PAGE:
In exchange for the bill’s approval, the Governor agreed to scrap an overtime expansion plan for workers who make more than a minimum federal threshold when they work more than 40 hours. It would have helped some 82,000 salaried workers in the state.

If it passes, it will be the first time the minimum wage is raised in Pennsylvania in 10 years. Congress voted to raise the wage in 2009 to the current federal level of $7.25 an hour. The last time the state legislature voted to raise it was back in 2006, bringing it up to $6.25 an hour. That was the first hike since 1998, when state lawmakers approved a raise to $5.15 an hour. The original minimum wage in Pennsylvania, set in 1968, was $1.15 an hour.

Breaking down the inflation argument, $1.15 in 1968 is equal to $8.50 by today’s standards. The 1998 rate of $5.15 is equal to $8.13. $6.25 set in 2006 is worth $7.98, and the $7.25 originally set in 2009 would be $8.70 in 2019 money.

Sen. Camera Bartolotta, R-Washington County and the chair of the Senate Labor and Industry Committee, says bringing the minimum wage to $9.50 exceeds inflation growth since 2009. She agrees raising the minimum wage is necessary, but bumping it to $15 an hour would hurt small businesses in Pennsylvania, she says.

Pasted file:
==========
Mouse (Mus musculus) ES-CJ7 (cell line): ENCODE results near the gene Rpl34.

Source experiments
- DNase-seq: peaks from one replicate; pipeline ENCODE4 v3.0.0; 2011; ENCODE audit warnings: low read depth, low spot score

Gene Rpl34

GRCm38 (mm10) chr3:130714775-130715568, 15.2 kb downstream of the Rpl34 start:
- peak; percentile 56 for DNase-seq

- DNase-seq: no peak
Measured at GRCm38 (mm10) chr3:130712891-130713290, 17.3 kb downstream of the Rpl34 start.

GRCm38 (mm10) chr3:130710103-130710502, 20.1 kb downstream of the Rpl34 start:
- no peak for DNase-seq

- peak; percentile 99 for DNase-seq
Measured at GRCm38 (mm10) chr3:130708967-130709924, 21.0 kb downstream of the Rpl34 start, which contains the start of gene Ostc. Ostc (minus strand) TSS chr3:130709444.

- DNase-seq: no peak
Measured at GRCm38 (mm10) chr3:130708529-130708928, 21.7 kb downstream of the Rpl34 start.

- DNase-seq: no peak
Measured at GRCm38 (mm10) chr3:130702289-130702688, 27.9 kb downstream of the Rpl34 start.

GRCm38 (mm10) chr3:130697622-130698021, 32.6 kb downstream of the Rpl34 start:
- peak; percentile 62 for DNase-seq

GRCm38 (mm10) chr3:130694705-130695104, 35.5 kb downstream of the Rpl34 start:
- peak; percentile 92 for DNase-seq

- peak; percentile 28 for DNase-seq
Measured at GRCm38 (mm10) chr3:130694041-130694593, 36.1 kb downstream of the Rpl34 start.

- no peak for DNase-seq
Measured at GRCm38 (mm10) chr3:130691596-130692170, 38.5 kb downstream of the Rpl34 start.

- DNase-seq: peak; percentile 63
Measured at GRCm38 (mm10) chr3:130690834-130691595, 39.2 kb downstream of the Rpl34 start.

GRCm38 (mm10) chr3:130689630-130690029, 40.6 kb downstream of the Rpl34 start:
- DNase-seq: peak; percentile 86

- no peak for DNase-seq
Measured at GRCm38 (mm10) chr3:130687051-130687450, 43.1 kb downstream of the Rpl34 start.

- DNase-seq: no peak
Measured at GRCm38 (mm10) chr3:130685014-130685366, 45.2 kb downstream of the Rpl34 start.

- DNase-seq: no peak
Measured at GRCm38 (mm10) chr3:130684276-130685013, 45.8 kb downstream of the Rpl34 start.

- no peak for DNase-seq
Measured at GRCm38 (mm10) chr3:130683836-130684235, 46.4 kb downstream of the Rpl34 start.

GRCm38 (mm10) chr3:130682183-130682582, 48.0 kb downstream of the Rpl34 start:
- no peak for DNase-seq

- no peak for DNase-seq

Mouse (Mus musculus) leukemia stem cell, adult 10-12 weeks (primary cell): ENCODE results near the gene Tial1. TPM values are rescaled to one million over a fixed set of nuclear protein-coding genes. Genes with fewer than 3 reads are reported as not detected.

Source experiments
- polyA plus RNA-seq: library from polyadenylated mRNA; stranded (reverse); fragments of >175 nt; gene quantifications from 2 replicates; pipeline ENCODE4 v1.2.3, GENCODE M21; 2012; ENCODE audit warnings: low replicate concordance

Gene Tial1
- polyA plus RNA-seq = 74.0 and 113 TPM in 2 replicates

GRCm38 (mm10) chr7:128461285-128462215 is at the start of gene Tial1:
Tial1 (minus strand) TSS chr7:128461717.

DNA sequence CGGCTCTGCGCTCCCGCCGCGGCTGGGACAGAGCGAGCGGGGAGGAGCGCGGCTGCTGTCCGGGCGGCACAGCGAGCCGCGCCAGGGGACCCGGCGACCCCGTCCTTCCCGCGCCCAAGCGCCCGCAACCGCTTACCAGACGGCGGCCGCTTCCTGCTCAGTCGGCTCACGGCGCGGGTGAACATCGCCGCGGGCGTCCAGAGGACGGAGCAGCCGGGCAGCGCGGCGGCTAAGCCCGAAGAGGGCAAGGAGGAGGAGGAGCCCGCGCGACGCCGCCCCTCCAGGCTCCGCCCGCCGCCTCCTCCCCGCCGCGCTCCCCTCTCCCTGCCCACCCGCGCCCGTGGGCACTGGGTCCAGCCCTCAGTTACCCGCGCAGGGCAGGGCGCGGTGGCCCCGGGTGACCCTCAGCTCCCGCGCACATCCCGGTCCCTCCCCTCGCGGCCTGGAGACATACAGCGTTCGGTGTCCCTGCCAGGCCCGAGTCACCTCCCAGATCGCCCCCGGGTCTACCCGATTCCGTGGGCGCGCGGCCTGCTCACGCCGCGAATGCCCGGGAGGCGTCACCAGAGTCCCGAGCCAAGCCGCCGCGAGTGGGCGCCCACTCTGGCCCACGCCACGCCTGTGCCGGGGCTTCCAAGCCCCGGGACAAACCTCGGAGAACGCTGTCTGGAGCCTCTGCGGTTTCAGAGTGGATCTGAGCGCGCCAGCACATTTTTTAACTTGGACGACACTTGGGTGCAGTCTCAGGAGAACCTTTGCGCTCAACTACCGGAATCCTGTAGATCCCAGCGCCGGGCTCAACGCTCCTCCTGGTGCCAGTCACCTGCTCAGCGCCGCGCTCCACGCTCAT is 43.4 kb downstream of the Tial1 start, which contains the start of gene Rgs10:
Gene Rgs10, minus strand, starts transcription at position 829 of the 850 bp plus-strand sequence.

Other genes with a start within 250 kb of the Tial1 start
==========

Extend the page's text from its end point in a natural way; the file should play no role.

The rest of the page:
As far as that proposal goes, multiple studies have drawn different conclusions.

Economists at the University of California Berkely released a White Paper on July 2nd studying the effects of a $15 federal minimum wage by 2024. They say it would boost incomes for the poorest households in rural counties, and claim to have found no evidence it would cause significant job losses.

But a study by the non-partisan Congressional Budget Office shows a more mixed effect. It says many low-wage workers would earn more and could even lift some families out of poverty. But, the report states, others would lose their jobs and their family income would drop below the poverty line.

And according to Forbes Senior Contributor Jack Kelly, local stores and businesses struggling to make ends meet would be “forced to raise prices to make up for the addition of labor costs.”

Meanwhile, large corporations would have to consider the increased labor costs and could end up spending more money on technology to replace workers.

In York County, raising the minimum wage is a prevalent issue.

J.R.’s Fresh Cut French Fries on West Philadelphia Street pays its workers a $10 hourly rate. Owner Ron Jacobs says there are more to make it work, “If it means putting your prices up a little bit, then you have to do that. If it means trying to cut expenses by putting one less napkin in the bag.”

In a county of 10,000 small businesses, many owners are worried. They’re not entirely sure how their company would be affected.

“Many of the businesses that will be impacted can transfer that (cost) onto the consumer and our non-profits, obviously, may not have that option” said Kevin Scherbier, the CEO of the York County Economic Alliance.

But, he told Fox43, a lot of businesses in York County are already paying more than the state’s minimum wage.

The governor urged Senate Democrats to support Senate Bill 79, and it’s expected to pass. If it does, the bill heads to the state House, where it’s not as likely to get approval.